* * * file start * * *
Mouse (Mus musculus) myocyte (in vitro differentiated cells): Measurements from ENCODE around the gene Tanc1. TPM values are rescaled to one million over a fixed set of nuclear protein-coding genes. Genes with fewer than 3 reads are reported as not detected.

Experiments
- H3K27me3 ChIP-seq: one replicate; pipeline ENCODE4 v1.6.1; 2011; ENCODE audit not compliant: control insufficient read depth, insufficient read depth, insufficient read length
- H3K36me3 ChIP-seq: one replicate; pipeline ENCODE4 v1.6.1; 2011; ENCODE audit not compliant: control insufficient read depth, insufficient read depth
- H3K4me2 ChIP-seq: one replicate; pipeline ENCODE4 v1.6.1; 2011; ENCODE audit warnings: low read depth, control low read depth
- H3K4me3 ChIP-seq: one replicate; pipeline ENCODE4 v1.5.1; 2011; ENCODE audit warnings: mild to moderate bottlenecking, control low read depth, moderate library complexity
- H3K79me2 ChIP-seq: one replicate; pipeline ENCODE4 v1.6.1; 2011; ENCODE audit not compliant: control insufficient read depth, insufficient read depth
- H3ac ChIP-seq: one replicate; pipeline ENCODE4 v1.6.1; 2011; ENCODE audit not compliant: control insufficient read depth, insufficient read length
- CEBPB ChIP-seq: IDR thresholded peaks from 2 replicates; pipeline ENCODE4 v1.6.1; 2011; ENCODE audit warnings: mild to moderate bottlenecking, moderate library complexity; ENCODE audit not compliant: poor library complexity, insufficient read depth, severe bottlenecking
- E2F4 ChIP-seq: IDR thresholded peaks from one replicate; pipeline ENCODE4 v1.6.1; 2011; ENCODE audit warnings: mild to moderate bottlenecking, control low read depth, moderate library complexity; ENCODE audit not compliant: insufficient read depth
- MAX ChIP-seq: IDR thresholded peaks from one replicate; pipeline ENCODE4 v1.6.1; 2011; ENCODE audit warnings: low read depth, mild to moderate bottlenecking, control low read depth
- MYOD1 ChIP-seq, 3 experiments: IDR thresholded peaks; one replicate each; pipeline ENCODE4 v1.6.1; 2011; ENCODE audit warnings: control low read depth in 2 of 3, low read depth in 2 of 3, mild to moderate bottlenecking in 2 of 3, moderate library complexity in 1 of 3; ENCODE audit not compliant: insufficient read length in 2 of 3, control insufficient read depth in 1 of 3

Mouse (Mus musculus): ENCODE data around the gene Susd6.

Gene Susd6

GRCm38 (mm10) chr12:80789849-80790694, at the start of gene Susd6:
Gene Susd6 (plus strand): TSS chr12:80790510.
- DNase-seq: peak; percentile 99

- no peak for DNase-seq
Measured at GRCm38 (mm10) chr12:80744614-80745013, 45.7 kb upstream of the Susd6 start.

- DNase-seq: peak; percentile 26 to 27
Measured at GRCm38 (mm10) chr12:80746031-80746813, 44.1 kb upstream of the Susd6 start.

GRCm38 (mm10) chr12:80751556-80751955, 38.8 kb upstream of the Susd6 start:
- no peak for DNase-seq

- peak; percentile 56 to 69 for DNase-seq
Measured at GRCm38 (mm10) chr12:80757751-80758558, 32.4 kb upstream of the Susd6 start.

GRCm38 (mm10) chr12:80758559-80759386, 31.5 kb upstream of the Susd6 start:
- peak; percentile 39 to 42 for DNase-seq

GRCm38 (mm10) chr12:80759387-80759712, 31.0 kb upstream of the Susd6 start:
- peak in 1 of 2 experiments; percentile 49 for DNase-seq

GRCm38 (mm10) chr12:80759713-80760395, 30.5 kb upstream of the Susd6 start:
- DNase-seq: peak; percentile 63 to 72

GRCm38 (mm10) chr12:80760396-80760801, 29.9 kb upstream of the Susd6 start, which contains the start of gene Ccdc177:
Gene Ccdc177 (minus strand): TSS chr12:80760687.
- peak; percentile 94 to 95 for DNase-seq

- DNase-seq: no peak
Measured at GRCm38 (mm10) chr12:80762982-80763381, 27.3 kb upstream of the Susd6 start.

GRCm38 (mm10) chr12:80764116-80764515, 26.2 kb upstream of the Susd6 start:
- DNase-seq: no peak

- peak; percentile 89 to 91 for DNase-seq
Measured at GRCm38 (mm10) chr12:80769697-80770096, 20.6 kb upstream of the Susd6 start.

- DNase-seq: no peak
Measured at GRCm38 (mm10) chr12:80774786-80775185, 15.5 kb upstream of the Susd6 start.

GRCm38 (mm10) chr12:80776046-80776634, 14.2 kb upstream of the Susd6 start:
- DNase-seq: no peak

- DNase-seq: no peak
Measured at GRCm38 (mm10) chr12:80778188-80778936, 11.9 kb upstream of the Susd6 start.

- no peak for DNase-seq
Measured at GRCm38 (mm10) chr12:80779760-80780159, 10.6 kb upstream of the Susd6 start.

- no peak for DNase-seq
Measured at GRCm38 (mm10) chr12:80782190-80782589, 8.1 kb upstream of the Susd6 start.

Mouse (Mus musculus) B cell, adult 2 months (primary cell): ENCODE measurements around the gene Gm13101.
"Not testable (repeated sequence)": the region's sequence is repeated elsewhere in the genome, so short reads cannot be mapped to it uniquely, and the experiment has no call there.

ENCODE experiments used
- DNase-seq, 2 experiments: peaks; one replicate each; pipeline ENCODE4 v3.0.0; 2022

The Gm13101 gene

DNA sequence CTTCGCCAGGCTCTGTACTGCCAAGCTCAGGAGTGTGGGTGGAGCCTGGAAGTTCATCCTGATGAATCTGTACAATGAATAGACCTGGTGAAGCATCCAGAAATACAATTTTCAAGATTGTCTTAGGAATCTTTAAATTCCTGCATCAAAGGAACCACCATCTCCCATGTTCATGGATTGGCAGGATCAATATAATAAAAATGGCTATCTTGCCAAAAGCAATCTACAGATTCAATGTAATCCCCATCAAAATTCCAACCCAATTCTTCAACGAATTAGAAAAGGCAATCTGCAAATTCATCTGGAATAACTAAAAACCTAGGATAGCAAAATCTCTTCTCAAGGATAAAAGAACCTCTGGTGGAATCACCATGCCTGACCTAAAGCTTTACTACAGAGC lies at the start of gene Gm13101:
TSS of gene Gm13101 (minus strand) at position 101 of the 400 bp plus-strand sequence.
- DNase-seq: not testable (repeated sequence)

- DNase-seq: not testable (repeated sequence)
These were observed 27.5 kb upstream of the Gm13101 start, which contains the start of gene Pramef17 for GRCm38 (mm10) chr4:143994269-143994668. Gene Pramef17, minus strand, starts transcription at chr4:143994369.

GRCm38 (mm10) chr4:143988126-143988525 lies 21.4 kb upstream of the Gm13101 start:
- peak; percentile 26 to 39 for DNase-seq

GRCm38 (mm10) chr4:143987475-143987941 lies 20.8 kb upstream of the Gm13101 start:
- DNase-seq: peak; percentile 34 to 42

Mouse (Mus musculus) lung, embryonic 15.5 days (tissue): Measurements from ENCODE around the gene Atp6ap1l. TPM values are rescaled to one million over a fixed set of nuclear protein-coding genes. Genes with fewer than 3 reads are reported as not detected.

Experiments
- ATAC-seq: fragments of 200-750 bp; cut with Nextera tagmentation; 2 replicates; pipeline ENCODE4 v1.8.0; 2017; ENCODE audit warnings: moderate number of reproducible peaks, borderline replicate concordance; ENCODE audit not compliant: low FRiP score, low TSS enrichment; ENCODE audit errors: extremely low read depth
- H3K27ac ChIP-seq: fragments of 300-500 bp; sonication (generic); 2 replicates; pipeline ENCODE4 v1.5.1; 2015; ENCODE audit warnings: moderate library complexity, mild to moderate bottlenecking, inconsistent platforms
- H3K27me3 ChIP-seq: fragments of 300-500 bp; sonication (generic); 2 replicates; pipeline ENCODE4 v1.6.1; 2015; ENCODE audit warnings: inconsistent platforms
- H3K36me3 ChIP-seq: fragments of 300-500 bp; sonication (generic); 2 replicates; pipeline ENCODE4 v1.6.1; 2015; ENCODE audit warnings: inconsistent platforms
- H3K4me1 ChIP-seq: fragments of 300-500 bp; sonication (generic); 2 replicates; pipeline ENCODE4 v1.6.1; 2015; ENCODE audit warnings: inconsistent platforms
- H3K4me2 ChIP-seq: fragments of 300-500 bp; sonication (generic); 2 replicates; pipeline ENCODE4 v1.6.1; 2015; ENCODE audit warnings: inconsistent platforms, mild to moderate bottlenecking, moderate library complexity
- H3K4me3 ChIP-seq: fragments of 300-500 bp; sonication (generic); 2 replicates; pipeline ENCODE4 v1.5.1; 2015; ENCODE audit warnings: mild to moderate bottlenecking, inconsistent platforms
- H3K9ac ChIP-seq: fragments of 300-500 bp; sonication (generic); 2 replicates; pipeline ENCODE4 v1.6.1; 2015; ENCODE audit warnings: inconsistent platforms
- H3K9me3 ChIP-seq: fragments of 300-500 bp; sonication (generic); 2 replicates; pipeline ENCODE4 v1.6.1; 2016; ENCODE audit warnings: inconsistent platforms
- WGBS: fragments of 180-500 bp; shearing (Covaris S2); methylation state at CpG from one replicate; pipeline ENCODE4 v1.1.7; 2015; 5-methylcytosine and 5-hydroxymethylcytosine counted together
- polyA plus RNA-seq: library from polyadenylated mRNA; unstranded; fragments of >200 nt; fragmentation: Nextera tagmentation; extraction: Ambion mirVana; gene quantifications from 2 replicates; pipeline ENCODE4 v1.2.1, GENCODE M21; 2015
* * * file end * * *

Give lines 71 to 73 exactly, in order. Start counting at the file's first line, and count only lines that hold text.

- H3K4me1 ChIP-seq: fragments of 300-500 bp; sonication (generic); 2 replicates; pipeline ENCODE4 v1.6.1; 2015; ENCODE audit warnings: inconsistent platforms
- H3K4me2 ChIP-seq: fragments of 300-500 bp; sonication (generic); 2 replicates; pipeline ENCODE4 v1.6.1; 2015; ENCODE audit warnings: inconsistent platforms, mild to moderate bottlenecking, moderate library complexity
- H3K4me3 ChIP-seq: fragments of 300-500 bp; sonication (generic); 2 replicates; pipeline ENCODE4 v1.5.1; 2015; ENCODE audit warnings: mild to moderate bottlenecking, inconsistent platforms